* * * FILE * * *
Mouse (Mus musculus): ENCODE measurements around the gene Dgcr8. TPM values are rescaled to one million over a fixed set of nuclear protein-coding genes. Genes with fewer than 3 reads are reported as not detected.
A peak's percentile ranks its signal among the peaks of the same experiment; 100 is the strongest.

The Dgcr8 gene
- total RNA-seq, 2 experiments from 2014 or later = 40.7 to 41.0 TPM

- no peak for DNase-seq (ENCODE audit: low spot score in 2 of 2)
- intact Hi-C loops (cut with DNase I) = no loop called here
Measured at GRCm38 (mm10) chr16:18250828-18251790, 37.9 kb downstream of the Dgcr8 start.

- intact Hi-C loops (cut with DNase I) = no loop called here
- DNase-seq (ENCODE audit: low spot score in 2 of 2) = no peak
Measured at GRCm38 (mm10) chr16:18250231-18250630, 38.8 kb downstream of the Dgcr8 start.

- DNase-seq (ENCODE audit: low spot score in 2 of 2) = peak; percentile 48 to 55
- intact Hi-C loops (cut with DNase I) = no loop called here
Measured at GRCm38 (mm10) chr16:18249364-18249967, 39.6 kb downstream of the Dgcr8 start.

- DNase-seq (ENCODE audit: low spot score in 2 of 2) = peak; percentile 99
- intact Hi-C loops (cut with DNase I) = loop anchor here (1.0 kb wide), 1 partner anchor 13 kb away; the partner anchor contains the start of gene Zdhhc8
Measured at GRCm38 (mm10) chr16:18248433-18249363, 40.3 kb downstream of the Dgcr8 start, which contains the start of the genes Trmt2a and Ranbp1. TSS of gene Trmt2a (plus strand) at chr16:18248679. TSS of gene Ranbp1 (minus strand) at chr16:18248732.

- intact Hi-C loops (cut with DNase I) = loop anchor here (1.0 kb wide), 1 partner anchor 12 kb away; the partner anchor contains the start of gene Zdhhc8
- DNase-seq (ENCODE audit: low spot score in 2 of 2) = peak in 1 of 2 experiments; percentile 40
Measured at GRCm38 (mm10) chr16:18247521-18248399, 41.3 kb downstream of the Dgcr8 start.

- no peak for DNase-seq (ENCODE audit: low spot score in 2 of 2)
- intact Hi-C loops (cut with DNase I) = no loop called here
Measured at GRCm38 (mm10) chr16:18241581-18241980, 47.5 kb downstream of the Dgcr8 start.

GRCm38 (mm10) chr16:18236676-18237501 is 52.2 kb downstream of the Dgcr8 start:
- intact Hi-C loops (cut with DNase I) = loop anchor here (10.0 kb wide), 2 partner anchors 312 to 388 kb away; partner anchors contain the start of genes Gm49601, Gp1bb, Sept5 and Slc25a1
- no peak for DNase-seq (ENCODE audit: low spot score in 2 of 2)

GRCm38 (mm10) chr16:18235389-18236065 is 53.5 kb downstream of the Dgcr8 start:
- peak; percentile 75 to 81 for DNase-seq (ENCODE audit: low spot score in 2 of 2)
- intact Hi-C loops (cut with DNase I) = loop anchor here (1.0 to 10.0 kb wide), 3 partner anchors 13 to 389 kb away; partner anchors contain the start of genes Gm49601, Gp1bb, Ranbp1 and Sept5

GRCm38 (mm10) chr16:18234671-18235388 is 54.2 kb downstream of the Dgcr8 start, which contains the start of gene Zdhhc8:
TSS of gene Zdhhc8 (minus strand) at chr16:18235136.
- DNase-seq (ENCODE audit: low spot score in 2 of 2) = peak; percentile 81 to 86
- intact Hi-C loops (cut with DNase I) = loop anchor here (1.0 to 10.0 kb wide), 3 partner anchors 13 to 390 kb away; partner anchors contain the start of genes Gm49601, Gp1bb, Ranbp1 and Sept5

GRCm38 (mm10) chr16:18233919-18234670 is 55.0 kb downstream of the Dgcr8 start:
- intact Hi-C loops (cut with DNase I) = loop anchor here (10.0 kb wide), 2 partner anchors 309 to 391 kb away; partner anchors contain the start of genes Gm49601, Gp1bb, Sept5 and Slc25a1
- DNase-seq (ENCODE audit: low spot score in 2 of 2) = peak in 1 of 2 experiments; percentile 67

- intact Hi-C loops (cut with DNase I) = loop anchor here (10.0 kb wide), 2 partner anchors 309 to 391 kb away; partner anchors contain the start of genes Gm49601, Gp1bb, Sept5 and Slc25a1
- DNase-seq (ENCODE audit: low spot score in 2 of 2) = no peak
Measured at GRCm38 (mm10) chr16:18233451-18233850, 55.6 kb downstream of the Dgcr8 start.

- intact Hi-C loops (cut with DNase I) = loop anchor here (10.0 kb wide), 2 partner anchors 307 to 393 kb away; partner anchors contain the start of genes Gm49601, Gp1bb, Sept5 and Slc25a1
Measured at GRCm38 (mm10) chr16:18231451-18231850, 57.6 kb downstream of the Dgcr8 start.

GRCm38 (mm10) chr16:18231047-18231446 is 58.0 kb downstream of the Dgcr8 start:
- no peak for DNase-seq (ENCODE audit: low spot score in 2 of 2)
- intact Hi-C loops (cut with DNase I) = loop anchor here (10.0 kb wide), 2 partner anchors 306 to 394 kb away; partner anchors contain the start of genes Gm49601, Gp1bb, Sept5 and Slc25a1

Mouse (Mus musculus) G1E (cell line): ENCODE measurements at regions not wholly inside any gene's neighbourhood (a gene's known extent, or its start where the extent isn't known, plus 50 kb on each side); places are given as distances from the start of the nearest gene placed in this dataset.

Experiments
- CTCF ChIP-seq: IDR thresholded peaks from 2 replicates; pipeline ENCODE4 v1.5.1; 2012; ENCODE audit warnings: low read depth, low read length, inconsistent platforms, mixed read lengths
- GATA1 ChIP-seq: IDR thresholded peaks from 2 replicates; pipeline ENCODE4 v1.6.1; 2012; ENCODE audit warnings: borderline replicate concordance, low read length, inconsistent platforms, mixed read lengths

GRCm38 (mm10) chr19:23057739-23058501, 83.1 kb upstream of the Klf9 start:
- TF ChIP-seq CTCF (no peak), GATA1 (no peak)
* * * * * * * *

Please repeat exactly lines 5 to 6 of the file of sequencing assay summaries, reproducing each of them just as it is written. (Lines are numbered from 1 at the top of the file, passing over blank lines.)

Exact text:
- no peak for DNase-seq (ENCODE audit: low spot score in 2 of 2)
- intact Hi-C loops (cut with DNase I) = no loop called here